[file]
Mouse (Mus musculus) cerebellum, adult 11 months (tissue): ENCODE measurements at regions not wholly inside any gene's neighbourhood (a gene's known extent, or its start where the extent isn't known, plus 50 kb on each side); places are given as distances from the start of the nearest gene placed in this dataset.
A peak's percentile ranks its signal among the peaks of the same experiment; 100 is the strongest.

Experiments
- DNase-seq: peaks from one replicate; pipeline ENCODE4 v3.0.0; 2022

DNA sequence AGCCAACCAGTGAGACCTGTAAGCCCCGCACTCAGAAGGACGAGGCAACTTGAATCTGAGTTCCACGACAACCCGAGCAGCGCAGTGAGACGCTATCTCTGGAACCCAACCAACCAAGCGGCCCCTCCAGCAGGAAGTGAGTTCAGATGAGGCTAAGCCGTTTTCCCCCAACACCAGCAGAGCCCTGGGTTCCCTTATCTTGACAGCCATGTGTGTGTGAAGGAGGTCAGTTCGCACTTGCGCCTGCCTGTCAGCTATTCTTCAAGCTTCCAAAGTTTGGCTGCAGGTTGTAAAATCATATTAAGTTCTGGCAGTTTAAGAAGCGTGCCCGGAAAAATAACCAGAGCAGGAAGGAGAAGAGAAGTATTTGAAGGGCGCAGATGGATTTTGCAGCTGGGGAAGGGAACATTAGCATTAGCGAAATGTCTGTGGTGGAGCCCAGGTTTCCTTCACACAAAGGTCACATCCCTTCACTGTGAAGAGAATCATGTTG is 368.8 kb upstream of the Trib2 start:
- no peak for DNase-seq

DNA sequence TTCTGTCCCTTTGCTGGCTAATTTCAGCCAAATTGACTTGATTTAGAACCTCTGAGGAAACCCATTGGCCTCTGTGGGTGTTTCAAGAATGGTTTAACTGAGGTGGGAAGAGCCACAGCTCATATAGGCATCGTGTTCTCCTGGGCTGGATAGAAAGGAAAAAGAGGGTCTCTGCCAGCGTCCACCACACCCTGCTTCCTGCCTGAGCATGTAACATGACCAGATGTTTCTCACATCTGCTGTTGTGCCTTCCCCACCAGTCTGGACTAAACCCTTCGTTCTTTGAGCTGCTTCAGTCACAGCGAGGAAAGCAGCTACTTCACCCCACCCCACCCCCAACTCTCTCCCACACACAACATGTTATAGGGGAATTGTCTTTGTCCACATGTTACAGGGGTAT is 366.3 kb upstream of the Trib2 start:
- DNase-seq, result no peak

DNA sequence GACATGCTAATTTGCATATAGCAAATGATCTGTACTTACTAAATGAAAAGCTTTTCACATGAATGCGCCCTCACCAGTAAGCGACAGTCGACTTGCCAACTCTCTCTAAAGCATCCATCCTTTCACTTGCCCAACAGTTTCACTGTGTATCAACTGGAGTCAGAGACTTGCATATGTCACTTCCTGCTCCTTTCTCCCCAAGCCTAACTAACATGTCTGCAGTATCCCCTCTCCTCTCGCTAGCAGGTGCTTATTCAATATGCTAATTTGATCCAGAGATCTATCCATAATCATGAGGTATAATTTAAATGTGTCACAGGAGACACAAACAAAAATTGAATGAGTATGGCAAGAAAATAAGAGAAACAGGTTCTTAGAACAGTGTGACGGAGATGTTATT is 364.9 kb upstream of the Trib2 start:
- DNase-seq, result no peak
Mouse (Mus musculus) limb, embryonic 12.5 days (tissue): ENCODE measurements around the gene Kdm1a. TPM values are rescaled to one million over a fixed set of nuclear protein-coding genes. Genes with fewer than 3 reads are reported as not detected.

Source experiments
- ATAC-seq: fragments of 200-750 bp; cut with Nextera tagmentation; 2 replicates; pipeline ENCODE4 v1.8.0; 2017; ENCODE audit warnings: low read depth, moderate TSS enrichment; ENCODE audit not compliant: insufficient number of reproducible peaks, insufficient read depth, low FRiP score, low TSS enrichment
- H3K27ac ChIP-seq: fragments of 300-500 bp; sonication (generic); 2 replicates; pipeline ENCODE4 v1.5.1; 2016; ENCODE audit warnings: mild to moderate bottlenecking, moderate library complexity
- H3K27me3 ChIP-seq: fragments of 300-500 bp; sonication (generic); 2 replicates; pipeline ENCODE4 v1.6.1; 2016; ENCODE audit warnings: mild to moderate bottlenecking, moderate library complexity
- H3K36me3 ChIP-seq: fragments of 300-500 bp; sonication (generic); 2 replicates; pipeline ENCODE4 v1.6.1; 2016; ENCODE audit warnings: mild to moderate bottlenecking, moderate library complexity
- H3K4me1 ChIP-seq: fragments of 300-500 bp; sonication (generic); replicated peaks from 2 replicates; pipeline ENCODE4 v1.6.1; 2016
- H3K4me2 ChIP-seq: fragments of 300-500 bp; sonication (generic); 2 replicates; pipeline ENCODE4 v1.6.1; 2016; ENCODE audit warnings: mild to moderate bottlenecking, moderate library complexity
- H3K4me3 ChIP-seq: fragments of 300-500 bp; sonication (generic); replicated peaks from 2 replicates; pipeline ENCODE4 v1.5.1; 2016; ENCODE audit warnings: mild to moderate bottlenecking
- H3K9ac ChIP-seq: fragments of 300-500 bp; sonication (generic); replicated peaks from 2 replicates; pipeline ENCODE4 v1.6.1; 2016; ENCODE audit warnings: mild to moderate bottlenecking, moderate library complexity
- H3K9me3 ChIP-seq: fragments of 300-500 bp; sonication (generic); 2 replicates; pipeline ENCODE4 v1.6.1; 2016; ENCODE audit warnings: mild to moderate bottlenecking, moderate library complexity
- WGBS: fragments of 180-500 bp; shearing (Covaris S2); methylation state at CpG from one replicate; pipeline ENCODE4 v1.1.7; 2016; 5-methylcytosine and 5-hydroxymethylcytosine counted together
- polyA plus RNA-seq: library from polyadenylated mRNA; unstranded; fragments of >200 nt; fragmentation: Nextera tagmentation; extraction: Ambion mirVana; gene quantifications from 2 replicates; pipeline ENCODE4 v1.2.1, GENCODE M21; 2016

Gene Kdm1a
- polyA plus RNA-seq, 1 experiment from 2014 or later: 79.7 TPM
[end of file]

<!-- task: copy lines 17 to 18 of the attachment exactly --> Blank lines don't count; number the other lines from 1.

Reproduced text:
- H3K4me1 ChIP-seq: fragments of 300-500 bp; sonication (generic); replicated peaks from 2 replicates; pipeline ENCODE4 v1.6.1; 2016
- H3K4me2 ChIP-seq: fragments of 300-500 bp; sonication (generic); 2 replicates; pipeline ENCODE4 v1.6.1; 2016; ENCODE audit warnings: mild to moderate bottlenecking, moderate library complexity